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Once a hallmark of Japanese consumer culture, convenience stores are the latest casualty of the worldwide recession.
OSAKA, Japan — As rush-hour travelers spill out of the busy Japan Railways train station, some walk into the bright, fluorescent-lit convenience store just outside the exit gates.
The clean, organized store is a world unto itself: rows of spotless shelves stocked with everything from milk cartons to packaged underwear to freshly baked goods. Clerks greet customers with a loud “Irrashimase,” or “welcome.”
Located on almost every corner of every street, these 24/7 convenience stores, called “combinis," are a mainstay in Japanese society. Similar to the American 7-Eleven store concept, the convenience store caters to every kind of Japanese person. Businessmen grab a pint of beer on their way home from work, kids browse through comic books and college students pick up a cheap lunch in a to-go box.
But Japan’s convenience stores are in trouble — and that means Japan could be, too.
This Family Mart in Osaka, Japan, is one of more than 15,000 stores in the chain.
Despite the popularity of these one-stop shops, overall sales at convenience stores are down 6.3 percent from one year ago, and declined for the sixth month in a row, according to the Japanese Franchise Association. The report also stated average spending per customer dropped 3 percent for the 12th consecutive month.
As Japan’s economy tries to pull itself out of a nationwide recession, many Japanese consumers such as Rieko Emoto, 70, have opted to shop at discount food supermarkets instead of convenience stores.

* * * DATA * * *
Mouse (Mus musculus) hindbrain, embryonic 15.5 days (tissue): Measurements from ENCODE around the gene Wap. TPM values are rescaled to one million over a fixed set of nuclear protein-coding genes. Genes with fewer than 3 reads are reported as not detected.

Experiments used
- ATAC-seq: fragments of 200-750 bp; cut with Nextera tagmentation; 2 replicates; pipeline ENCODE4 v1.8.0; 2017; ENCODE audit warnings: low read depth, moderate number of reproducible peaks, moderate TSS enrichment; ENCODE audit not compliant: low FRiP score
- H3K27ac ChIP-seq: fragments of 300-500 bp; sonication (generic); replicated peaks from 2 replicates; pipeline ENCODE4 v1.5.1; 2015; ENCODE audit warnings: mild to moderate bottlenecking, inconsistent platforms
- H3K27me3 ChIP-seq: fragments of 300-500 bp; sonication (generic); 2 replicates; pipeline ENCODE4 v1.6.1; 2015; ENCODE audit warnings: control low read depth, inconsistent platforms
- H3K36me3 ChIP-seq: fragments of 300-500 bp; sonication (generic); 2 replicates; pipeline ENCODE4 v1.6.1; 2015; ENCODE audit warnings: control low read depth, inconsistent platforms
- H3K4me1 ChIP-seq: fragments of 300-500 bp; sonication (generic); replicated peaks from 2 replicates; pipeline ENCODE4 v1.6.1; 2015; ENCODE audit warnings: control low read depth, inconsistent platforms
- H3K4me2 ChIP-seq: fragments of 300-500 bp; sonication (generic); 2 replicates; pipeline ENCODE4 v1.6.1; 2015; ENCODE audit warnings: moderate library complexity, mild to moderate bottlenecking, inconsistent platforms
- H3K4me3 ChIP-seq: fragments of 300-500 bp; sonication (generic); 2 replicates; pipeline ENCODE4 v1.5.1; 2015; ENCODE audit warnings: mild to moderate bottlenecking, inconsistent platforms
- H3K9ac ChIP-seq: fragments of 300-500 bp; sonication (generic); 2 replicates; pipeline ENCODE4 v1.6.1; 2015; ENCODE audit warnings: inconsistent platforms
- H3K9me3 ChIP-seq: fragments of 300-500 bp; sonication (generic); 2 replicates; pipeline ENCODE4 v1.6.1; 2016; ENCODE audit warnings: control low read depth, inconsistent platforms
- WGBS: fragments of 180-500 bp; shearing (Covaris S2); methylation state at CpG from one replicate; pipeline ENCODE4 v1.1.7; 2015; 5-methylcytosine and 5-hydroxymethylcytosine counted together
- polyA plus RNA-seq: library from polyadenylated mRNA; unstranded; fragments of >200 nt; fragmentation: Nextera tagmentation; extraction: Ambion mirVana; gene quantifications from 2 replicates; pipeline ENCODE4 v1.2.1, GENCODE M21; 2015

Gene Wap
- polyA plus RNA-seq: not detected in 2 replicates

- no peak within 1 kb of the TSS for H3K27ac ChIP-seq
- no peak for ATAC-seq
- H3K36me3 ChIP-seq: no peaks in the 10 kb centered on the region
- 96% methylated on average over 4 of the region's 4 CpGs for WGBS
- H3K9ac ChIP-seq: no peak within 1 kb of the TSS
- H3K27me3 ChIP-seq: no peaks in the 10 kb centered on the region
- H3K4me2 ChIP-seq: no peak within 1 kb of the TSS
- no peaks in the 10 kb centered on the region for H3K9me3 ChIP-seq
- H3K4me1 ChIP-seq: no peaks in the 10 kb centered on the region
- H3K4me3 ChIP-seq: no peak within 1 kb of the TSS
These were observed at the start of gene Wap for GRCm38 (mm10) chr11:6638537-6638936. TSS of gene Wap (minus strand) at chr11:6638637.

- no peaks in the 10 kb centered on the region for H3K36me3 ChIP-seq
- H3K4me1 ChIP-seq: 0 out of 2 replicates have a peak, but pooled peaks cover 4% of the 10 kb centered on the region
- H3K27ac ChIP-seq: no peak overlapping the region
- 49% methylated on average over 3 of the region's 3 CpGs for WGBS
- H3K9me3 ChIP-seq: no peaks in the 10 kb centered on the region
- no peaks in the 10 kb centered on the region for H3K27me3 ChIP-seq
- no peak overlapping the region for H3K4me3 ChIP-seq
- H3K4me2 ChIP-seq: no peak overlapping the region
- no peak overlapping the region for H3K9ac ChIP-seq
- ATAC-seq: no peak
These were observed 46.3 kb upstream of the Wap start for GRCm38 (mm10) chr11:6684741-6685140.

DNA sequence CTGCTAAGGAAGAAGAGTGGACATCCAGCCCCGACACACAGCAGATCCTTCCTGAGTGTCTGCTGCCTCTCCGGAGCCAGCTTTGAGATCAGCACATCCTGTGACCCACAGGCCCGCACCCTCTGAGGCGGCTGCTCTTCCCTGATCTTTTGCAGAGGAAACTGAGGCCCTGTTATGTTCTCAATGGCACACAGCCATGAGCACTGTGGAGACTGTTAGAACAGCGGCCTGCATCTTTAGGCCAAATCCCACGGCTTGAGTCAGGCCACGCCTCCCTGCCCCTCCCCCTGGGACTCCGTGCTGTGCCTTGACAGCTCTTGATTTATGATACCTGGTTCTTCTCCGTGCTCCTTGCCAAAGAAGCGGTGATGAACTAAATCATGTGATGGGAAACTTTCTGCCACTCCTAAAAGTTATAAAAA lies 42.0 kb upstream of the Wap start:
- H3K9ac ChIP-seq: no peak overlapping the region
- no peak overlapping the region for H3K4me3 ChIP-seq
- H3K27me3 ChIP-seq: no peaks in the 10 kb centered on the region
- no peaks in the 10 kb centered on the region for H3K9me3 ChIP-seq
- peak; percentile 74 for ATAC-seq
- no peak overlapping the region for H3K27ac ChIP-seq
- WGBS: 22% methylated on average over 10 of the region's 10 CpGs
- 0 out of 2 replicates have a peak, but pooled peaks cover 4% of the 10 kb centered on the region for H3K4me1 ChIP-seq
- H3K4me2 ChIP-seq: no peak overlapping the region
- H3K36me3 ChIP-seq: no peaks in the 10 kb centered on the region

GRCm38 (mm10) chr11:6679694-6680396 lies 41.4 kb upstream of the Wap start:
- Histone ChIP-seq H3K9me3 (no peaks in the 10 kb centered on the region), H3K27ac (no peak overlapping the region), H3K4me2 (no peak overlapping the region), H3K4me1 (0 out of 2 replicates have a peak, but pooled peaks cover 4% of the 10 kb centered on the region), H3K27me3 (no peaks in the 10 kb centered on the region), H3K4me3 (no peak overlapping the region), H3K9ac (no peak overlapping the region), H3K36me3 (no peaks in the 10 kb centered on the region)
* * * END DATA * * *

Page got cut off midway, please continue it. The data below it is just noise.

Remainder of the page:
“I usually visit the nearest supermarket because prices are reasonable,” Emoto said.
On average, supermarket food prices are about 20 percent cheaper than convenience store prices.
Japanese spending declined when the economy worsened last year, said Osaka University economics professor Takeshi Abe. “Japanese people are now saving money for daily commodities,” he said.
Once known for their tendency to buy expensive goods, the Japanese have started cutting costs, a trend that could continue well into the country’s future economic recovery.
With more customers heading to large discount markets, Japanese convenience store chains have struggled to maintain the strong sales of years past. The Circle K Sunkus chain reported “lackluster sales,” in its latest financial statements. Sales fell 5 percent during the first three quarters of last year.
“Consumer spending was generally weak,” Circle K Sunkus stated in its financial report. “With no upturn in employment conditions or income levels, consumers have further tightened their belts and have shown increasingly stronger preferences for low prices,” the report said.
One of Japan’s most popular convenience store chains, Lawson, opened its first store in Osaka 35 years ago and now operates about 10,000 stores across the country. Lawson reported that sales last month dropped about 5 percent compared to one year ago. Sales began to decline last July, when the number of customers decreased, along with the amount of spending at stores.
At Family Mart, a mega-chain that operates stores in a number of Asian nations including Japan, daily sales declined 7 percent in July and continued to decline through the end of the year.
Emoto said a convenience store near her home closed down last year after several failed attempts by various franchises, including a Family Mart. She thinks the overabundance of convenience stores may have led to a decline in sales.